Salinity tolerance – an improved option for yield and quality in saline soils
- Reduces seedling loss during stand establishment
- Increases total farm yield
- Helps curb and remediate salinity
Soil salinity’s impact on yield
Salinity is a natural byproduct of irrigated and dryland agriculture in low rainfall areas. Over time, soluble salts move upward in the soil profile and when rainfall or irrigation are not sufficient to leach accumulating soluble salts from the root zone. As a result, salinity rises and begins to interfere with crop growth.
Salinity of soil and irrigation water is usually measured and expressed as ECs or Electrical Conductivity. Soil with an EC range of less than 1.0 will have little effect on germination or yield. Soils with an EC measurement of 4.0 can increase seedling mortality by 35% and decrease yield by 15%. For every EC point above a variety’s salinity threshold, yield decreases by 7.5%.*
Alforex® Salinity Tolerant Alfalfa
Through focused breeding, Alforex has developed salinity tolerant varieties that reduce the impact of salinity by 2.0 to 3.0 EC points. For a field with EC measurements approaching EC 4.0, the expected 35% seedling mortality and 15% yield loss can be reduced to a negligible amount.** For fields with even higher levels of salinity, varieties with the salinity tolerant trait have allowed producers to plant alfalfa in areas where it was otherwise thought to be impossible.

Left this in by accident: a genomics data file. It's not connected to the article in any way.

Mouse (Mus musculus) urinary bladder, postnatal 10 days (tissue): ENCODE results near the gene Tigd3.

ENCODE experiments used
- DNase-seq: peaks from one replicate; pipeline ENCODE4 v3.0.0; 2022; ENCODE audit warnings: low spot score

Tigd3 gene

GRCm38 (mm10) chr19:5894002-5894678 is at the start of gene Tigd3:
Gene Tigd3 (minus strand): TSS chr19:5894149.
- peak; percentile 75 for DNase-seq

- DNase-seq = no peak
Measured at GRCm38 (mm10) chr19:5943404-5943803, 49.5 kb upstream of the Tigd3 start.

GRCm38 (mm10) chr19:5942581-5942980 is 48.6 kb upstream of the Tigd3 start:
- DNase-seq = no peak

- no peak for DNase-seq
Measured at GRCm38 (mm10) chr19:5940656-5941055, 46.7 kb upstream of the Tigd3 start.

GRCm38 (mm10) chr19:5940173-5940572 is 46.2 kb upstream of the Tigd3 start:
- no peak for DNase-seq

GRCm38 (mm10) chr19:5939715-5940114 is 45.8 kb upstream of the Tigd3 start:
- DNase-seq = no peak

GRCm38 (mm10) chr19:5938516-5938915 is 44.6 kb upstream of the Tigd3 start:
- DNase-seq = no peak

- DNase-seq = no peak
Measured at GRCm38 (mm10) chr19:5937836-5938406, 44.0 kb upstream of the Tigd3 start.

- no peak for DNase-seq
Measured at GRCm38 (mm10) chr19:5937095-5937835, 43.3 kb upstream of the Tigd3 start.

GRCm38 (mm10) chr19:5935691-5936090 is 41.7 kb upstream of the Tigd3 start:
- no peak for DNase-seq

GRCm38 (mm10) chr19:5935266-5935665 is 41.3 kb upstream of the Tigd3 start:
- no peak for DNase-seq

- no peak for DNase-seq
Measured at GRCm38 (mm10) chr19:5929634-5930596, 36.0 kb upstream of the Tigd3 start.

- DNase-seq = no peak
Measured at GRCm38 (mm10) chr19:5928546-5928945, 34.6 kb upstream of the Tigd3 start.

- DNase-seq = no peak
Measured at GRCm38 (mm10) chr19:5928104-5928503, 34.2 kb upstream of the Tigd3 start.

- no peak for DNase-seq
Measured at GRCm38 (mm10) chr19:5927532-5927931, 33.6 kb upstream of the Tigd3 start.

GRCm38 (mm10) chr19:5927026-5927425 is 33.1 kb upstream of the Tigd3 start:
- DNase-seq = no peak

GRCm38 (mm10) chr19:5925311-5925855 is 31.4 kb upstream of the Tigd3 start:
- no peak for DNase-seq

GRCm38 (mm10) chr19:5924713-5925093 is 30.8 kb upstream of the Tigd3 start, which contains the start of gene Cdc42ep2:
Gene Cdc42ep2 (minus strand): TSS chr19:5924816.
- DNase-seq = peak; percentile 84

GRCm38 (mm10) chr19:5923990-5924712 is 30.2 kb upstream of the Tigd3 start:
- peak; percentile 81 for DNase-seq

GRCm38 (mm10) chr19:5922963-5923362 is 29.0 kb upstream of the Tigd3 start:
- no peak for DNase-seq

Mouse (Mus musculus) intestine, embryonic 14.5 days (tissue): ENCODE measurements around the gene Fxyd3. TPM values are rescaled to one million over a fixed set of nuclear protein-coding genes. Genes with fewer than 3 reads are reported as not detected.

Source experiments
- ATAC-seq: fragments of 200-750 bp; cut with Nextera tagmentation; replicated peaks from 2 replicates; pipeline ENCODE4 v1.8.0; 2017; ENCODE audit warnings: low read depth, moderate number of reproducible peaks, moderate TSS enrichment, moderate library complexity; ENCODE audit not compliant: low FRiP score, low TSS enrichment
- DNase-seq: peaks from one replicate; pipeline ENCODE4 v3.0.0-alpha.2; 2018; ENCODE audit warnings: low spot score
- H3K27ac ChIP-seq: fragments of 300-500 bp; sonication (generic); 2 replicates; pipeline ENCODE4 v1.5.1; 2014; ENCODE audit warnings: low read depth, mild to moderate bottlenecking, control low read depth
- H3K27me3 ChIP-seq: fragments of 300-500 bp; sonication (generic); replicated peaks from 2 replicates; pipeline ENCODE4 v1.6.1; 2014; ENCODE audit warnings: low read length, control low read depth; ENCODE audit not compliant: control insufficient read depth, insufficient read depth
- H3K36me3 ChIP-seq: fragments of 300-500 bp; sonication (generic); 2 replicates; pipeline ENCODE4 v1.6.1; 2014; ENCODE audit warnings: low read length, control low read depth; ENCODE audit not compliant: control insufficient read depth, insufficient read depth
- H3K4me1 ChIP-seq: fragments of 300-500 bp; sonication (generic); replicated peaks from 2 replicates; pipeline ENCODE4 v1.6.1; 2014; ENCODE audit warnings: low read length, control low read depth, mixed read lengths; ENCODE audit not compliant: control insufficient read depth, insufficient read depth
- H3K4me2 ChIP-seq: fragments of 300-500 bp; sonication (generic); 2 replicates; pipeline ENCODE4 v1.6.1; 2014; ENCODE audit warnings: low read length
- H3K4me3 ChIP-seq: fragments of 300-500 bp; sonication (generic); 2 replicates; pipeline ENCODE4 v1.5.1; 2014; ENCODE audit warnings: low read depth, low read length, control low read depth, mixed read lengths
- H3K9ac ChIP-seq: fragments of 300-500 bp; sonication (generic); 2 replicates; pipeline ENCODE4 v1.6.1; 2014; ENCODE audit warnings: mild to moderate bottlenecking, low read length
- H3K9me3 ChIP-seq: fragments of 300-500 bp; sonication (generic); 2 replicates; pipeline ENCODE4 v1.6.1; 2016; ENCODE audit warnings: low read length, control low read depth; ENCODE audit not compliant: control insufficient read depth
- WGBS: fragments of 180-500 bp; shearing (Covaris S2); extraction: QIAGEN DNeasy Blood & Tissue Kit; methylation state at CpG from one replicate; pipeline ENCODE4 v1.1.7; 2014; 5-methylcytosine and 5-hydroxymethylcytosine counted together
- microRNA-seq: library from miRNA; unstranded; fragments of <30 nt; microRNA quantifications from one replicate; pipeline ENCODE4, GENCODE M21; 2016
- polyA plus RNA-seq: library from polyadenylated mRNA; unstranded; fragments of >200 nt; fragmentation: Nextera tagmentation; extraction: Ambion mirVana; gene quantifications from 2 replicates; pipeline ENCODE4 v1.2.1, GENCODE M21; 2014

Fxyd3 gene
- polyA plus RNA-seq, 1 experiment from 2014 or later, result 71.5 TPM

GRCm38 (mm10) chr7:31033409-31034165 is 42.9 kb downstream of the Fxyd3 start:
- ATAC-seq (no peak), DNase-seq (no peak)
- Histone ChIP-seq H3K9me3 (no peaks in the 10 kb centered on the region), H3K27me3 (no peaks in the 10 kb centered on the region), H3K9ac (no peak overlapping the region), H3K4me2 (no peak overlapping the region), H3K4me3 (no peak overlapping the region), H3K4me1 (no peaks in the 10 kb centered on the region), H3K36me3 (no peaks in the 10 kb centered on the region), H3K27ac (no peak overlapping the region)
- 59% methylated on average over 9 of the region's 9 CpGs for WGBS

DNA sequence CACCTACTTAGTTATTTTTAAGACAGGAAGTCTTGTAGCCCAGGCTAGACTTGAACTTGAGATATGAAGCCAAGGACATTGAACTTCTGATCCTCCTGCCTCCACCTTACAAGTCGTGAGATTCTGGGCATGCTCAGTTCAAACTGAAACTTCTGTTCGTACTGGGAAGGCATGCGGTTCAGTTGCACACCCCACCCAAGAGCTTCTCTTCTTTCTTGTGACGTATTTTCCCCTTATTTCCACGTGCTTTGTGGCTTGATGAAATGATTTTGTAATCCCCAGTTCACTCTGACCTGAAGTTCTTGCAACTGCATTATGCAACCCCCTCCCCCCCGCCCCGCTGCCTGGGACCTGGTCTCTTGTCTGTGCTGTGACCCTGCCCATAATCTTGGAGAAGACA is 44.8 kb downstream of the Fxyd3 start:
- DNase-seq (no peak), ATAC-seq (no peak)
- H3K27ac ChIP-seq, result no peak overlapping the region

Salt-tolerant alfalfa varieties, like AFX 779, PGI 908-S, CISCO II and Rugged offer growers a new tool for production regions affected by salinity. These varieties raise the salinity threshold over unimproved varieties to maximize seasonal forage yield.
Download our Management Guide for more information on growing alfalfa in saline soils.
* Maas,E.V. 1984. Salt Tolerance of plants. In Handbook of Plant Science in Agriculture (ed). B.R. Christie CRC Press Inc.
** Benes, S., et. al., What Is The Ability Of Alfalfa To Sustain Saline Conditions? In Proceedings, 2014 California Alfalfa, Forage, and Grain Symposium,Long Beach, CA, 10-12 December, 2014. UC Cooperative Extension, Plant Sciences Department, University of California, Davis, CA 95616. (See http://alfalfa.ucdavis.edu for this and other Alfalfa Symposium Proceedings.)